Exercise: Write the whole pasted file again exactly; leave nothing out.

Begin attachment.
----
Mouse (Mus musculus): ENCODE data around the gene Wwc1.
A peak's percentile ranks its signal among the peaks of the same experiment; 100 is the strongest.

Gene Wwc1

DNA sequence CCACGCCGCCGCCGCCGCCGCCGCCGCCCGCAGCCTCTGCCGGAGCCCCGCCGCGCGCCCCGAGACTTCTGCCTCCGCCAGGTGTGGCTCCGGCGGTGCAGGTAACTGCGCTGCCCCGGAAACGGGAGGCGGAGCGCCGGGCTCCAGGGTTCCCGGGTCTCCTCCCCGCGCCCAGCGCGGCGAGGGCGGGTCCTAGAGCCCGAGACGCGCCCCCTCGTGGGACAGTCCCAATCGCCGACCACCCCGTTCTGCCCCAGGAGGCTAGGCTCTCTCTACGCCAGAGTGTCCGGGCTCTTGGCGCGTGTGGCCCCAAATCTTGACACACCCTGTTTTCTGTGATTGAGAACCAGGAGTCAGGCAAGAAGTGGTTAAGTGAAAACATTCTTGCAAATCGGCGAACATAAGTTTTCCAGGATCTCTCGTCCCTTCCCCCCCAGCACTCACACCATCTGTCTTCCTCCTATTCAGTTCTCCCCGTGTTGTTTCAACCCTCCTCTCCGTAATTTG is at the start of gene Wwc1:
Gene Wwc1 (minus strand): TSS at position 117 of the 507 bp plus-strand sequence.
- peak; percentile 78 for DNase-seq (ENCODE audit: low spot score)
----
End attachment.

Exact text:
Mouse (Mus musculus): ENCODE data around the gene Wwc1.
A peak's percentile ranks its signal among the peaks of the same experiment; 100 is the strongest.

Gene Wwc1

DNA sequence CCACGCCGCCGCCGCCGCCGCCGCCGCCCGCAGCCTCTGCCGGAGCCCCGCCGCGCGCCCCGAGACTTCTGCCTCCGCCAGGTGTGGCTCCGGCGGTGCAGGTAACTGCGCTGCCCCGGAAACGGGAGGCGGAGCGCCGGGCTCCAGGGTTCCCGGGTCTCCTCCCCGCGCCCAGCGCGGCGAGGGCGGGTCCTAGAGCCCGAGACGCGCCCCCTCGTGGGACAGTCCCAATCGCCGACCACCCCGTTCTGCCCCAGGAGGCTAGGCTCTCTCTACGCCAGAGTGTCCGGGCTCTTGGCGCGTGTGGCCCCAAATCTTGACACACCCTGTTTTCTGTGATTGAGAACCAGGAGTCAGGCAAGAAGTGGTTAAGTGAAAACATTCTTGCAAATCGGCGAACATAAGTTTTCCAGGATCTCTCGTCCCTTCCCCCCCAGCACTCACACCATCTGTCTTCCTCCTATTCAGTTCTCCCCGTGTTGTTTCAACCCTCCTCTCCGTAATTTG is at the start of gene Wwc1:
Gene Wwc1 (minus strand): TSS at position 117 of the 507 bp plus-strand sequence.
- peak; percentile 78 for DNase-seq (ENCODE audit: low spot score)